Frozen Frontiers: IITB Alumnus, Dr. Raj Melville Ventures to Antarctica

Polar Pioneers: IITB Alumni, Raj Nair and Raj Melville, Explore Antarctica

In a remarkable convergence of fate and adventure, two of our alumni – Mr. Raj Nair and Dr. Raj Melville, recently embarked on separate journeys to the frozen continent of Antarctica. As if echoing the spirit of exploration that courses through our alma mater, Mr. Nair and Mr. Melville ventured into the icy heart of the southernmost reaches of our planet, each driven by their quest for discovery and enlightenment.

What makes this extraordinary tale even more captivating is that both of them have generously shared their experiences with us. Through a blend of vivid imagery and eloquent prose, they offer us a glimpse into the otherworldly landscapes, the breathtaking wildlife encounters, and the profound moments of introspection that defined their Antarctic expeditions.

We are delighted to present these two captivating narratives of Antarctic exploration, courtesy of our distinguished alumni. Immerse yourselves in the adventures of Mr. Raj Nair and Dr. Raj Melville, and embark on a journey that transcends the boundaries of geography to touch the very essence of human curiosity and resilience.

Frozen Frontiers: IITB Alumnus, Dr. Raj Melville Ventures to Antarctica

Antarctica stands as a testament to nature’s raw grandeur, and Dr. Melville’s expedition unfolds in a captivating photojournalistic essay, offering a visually immersive odyssey through the icy landscapes and emotional depths of this frozen land’s wilderness. Through his lens and words, readers are invited to intimately connect with the awe-inspiring vistas and profound encounters that define his voyage.

As Dr. Melville shares his first-hand insights and remarkable imagery, we are transported into a realm of discovery and personal growth amidst the pristine wilderness of Antarctica. His journey serves as both a testament to human resilience and a poignant reminder of our responsibility as stewards of this fragile ecosystem.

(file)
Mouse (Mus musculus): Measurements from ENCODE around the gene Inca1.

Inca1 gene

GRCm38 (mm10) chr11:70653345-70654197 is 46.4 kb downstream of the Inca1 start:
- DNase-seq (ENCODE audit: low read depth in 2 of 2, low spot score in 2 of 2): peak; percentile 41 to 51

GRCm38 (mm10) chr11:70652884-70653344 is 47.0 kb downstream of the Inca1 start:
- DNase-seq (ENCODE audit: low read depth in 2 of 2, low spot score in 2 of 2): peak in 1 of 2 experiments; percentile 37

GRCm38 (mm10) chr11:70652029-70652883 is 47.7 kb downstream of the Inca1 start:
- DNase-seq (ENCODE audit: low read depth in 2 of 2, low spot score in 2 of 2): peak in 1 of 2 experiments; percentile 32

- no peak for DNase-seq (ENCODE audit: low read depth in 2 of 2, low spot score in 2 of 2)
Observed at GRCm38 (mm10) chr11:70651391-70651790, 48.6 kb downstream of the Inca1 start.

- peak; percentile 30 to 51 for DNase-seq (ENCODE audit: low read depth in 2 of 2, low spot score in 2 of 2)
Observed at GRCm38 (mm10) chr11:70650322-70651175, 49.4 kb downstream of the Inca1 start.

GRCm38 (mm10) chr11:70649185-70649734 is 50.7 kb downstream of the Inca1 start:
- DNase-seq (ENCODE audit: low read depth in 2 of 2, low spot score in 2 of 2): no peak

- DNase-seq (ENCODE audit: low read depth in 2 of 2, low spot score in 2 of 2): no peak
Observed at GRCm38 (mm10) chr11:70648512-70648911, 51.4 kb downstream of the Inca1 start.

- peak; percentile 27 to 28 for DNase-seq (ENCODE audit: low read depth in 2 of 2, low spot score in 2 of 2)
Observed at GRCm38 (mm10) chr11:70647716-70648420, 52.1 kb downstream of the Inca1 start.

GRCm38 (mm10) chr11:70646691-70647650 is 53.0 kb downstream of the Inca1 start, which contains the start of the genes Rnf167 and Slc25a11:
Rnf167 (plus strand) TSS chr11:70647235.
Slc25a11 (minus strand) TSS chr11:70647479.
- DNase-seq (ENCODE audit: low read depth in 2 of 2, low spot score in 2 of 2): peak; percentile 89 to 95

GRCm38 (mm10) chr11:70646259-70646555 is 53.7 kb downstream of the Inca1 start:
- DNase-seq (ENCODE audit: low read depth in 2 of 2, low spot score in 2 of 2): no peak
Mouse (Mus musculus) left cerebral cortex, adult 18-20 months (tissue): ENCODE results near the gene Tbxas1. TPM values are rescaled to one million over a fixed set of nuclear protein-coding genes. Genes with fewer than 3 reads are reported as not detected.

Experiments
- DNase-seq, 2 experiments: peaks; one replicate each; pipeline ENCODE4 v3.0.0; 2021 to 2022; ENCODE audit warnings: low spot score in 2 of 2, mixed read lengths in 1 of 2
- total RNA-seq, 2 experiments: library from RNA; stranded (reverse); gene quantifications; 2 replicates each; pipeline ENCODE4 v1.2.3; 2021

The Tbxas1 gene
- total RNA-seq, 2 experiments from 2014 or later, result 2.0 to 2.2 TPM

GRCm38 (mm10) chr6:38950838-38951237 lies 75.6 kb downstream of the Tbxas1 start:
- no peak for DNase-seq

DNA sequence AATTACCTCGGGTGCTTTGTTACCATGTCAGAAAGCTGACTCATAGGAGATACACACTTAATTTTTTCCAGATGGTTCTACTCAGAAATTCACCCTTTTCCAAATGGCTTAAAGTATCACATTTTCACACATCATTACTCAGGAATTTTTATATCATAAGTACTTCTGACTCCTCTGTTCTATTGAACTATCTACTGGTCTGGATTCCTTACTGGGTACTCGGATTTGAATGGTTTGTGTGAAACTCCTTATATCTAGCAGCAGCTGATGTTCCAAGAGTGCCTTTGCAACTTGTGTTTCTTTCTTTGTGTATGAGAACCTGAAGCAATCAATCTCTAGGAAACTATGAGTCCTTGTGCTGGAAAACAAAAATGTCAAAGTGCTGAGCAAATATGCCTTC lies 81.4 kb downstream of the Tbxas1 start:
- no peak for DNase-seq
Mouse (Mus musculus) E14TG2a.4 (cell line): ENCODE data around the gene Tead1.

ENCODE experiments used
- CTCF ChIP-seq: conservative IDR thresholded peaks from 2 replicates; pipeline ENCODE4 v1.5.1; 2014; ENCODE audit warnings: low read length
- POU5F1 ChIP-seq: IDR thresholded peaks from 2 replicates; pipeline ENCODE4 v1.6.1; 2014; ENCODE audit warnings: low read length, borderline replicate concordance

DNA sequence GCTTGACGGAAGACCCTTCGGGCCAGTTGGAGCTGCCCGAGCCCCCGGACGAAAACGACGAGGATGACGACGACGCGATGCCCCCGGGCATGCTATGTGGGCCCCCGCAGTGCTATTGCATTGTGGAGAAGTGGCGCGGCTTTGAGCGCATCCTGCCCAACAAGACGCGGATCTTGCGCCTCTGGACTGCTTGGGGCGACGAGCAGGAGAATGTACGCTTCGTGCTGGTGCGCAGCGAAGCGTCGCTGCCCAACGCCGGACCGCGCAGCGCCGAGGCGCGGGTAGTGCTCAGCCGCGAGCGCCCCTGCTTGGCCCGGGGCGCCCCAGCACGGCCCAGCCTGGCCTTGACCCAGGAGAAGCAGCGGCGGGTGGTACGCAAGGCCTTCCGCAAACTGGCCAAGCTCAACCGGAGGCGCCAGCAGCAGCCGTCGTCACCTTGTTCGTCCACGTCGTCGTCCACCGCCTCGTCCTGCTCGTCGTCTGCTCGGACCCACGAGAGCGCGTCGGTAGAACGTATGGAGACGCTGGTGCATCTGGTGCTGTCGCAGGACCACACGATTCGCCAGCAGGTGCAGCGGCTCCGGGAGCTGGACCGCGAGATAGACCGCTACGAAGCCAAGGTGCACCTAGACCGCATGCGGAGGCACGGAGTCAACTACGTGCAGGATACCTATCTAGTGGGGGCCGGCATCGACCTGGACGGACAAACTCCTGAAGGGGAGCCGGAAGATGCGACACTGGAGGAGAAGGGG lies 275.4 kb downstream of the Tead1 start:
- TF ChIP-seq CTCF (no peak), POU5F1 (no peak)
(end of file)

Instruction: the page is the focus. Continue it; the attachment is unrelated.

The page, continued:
Over to Dr. Melville!


Antarctica, the Seventh Continent, that remote land at the end of the world has always held a fascinating attraction. As I prepared for retirement, it was on the top of my bucket list to visit. Together with my wife and another couple, we began planning a trip about a year ago. Researching options, we found that while remote, Antarctica has become fairly accessible over the years. Most folks wishing to visit can do so on the many different cruises that typically leave from South America to cross the Drake Passage and then touch Antarctica.

We booked ourselves on a cruise ship leaving Ushuaia, which bills itself as the southernmost city in the world. The cruise would take a day and a half to cross the infamous Drake Passage, notorious for nasty weather before we reached Antarctica and then a week touching land at several different sites.

The time leading up to our departure in January was filled with eager anticipation and planning, figuring out what to wear and pack for the trip. Fortunately, January in the Southern Hemisphere is summer, and temperatures were not expected to be very extreme (30 – 45F, -1 to 7C). Having lived in the Boston area since graduating from IIT, we were used to cold winters. Still, we followed recommendations and prepared with three layers of clothing, a quick-drying inner layer, a warm insulated middle layer, and a windproof, waterproof outer layer. The ship provided us with the outer layers of waterproof pants, a double-lined jacket, and thick waterproof boots. Double-layered gloves, a woollen hat, and a neck gaiter completed the outfit. Despite the cold weather, the icy white surfaces and the constant sun increase the risk of sun exposure. Dark glasses and sunscreen are highly recommended.